How many of us survivors have found ourselves on the edge of the emotional cliff, ready to jump off again? How many times have we acted out the same demeaning behavior only to go down the shame spiral again? Why do we feel the constant weight of what Mayer calls gravity in our bones that brings us to the brink, again and again, of throwing it all away?

Our various faith traditions may call it karma, fate, fortune, or sin. Whatever it is, it will gain the upper hand and destroy me if I am lazy or unmindful of it.

To recover is to have the courage to heal every day.

(*John Joseph is a pseudonym of a pastor. He's a regular contributor to this blog.)

[1] Writer(s): John Mayer
Copyright: Reach Music Publishing-digital O.B.O. Goodium Music, Specific Harm Music, Sony/ATV Tunes LLC

Tuesday, August 2, 2016


(By John Joseph*)

I’m the kind of guy that, if I saw you first thing one day, I would say, “Good morning! How am I today?” Yes, I am a codependent. What is a codependent? It is someone who is dependent on another person to define his or her feelings about themselves. It is a psychological term that came into use a few decades back to describe the behavior of family members living with an alcoholic.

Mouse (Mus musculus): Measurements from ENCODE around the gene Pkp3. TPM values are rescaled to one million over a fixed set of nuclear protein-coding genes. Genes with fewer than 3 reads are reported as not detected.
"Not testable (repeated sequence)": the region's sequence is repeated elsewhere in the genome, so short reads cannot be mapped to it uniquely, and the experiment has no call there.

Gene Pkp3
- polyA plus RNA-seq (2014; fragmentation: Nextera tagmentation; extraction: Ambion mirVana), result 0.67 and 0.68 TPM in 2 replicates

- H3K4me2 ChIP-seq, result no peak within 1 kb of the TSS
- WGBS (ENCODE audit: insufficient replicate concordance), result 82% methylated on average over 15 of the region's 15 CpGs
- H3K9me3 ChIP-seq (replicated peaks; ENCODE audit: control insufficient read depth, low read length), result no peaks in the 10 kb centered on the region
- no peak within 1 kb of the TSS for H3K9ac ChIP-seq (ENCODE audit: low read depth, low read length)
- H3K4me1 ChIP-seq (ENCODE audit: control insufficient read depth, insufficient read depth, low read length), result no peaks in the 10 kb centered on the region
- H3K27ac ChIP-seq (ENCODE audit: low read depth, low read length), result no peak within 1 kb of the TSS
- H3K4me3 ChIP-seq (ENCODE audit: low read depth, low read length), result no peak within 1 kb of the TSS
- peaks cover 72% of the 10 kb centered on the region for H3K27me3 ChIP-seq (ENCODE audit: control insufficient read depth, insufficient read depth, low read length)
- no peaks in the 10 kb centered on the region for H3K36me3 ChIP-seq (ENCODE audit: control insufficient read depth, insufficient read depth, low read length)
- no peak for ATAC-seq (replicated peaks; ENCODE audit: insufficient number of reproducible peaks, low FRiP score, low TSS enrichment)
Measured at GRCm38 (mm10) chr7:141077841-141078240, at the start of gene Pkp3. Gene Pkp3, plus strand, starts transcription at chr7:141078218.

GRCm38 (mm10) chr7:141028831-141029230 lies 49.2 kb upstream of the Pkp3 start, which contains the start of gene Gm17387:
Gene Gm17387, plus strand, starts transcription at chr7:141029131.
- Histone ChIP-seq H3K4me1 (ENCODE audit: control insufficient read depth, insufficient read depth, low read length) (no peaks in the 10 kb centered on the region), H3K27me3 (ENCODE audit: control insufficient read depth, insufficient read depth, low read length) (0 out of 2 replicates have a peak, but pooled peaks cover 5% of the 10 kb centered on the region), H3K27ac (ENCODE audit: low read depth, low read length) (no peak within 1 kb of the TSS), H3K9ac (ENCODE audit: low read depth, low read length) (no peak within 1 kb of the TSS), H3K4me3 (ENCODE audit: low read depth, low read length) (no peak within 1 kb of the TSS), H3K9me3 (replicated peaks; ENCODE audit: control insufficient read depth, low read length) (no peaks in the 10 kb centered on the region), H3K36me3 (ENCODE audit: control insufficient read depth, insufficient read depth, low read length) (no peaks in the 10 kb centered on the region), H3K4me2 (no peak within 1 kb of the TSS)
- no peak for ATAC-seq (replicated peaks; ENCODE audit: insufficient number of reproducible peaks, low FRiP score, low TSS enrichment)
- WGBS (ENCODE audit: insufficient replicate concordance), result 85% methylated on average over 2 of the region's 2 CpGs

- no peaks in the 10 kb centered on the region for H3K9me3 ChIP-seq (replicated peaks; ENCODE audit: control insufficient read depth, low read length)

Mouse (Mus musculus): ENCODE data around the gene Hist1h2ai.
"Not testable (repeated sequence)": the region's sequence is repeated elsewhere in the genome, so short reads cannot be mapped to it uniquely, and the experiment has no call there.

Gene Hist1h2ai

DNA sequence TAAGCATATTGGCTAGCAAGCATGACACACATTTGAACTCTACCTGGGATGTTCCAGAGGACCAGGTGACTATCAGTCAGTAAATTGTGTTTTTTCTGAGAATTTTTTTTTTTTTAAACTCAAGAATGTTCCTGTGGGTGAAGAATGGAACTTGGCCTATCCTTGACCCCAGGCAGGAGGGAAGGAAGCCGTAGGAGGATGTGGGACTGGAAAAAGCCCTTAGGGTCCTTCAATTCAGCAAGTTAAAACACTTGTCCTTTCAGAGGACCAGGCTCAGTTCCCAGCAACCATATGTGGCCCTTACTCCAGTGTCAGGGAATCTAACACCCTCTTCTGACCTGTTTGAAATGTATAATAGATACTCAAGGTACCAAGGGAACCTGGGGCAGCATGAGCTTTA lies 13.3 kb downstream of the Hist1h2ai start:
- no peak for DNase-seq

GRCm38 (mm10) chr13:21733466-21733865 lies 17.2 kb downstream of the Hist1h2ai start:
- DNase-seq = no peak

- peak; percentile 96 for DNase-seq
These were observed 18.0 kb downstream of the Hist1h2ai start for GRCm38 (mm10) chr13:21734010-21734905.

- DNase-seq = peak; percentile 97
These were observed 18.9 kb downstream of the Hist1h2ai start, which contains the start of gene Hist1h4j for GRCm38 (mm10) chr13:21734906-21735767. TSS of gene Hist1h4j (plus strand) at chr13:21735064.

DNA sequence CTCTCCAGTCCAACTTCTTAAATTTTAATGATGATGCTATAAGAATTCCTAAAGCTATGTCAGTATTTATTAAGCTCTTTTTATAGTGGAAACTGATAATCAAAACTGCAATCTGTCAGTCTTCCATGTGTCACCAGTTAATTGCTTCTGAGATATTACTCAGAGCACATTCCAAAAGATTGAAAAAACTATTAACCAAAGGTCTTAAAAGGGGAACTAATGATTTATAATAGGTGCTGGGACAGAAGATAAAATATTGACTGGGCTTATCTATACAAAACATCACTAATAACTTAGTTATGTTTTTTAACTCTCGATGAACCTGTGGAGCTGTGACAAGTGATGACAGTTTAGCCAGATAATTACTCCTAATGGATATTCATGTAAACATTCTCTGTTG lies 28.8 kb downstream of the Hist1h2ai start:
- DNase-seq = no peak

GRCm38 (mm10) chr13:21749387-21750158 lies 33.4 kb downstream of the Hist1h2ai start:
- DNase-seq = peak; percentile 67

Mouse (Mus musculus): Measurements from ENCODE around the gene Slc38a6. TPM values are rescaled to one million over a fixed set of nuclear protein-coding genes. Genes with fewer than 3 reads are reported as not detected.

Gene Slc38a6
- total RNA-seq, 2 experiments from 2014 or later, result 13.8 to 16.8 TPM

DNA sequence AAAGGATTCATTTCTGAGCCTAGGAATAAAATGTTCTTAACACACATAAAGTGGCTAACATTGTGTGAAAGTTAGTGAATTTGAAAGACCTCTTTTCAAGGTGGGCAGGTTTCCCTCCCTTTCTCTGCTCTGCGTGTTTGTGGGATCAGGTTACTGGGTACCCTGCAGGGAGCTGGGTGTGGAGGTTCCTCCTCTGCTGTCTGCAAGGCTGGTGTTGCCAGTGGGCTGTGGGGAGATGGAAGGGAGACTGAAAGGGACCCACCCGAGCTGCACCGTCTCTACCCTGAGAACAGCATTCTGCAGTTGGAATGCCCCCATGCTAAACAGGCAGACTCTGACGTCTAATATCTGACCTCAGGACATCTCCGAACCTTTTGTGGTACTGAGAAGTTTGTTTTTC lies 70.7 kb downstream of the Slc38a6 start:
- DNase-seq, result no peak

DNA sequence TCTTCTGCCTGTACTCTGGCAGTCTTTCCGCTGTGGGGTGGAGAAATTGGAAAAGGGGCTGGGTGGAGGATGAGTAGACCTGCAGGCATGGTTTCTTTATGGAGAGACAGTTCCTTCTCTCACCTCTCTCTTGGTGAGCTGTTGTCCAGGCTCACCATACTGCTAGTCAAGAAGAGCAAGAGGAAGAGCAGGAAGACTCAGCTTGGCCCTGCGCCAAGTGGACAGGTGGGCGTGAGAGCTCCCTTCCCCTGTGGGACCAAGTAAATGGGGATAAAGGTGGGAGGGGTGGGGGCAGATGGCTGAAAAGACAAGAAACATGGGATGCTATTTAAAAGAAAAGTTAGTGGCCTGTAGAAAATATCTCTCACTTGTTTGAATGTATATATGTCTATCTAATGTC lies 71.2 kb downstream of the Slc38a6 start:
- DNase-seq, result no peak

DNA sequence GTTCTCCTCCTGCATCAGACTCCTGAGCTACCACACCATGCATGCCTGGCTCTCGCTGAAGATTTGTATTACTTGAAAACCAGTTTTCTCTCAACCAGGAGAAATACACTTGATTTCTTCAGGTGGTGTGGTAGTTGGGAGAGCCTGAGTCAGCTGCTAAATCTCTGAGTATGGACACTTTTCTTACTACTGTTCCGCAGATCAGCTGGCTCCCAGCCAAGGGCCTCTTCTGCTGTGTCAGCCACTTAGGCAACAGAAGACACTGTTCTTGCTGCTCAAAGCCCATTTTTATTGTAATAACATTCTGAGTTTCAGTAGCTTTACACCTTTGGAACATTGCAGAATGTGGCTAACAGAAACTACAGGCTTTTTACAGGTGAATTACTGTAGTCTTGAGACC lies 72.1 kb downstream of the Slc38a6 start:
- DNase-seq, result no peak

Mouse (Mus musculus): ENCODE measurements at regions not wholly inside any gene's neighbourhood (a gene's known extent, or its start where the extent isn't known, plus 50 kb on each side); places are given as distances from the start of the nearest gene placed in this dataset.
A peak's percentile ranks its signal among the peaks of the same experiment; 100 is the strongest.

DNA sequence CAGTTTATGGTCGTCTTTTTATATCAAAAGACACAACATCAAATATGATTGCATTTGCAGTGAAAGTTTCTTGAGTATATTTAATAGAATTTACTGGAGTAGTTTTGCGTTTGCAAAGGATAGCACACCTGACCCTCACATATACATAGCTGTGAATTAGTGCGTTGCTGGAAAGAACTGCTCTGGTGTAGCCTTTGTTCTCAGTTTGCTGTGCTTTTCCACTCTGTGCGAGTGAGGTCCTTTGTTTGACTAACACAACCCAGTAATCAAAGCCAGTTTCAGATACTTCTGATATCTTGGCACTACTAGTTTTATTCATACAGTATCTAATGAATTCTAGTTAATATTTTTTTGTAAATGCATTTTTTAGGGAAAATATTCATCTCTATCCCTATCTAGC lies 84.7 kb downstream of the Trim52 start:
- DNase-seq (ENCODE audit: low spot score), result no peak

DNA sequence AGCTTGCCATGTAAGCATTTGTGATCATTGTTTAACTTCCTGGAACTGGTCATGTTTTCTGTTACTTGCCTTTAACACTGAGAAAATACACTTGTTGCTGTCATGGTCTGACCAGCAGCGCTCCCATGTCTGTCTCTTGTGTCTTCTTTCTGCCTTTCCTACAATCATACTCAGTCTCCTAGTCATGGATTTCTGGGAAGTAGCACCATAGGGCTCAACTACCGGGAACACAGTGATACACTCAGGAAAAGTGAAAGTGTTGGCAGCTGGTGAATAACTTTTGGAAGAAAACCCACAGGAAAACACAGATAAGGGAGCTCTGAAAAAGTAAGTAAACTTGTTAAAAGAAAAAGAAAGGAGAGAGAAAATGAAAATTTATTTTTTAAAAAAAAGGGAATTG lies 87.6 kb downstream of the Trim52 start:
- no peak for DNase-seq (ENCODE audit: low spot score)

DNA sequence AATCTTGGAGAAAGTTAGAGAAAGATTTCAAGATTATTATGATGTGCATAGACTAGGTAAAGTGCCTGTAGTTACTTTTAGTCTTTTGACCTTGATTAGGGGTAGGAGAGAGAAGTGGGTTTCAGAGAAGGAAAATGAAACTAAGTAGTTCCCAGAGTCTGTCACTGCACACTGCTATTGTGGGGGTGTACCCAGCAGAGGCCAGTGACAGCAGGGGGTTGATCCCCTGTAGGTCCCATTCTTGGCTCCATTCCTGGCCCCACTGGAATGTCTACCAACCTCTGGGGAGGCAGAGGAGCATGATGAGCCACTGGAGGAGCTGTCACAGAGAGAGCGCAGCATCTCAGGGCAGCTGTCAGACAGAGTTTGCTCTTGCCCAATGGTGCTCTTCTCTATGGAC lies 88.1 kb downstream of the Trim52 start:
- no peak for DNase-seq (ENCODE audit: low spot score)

Far too many wives and children become codependents, sentenced to the hell of merely reacting to the dependent behaviors of the alcoholic. They’ve been forced to define themselves based on the addictive behavior of another. Although they aren’t the addicted person, they are co-dependents and much of their lives are wrecked by the addiction and the addictive person.

Thus I’m a codependent. Maybe you are one, too. The sad truth is that someone else’s addiction to sexual abuse has affected our ability to live normal lives and to define ourselves in the healthiest ways.

What do we do now? How do we untangle the wreckage of the past? How do we cease living as codependents and find emotional health?

The first step is to move out of a dependent relationship. If someone in your life is abusive or addicted, leave them. Get out. Then get good counseling and enter a recovery program. It’s only when we rise up to reclaim our personhood that we cease to be dependent on others, no matter who they might be.

(*John Joseph is a pseudonym of a pastor. He's a regular contributor to this blog.)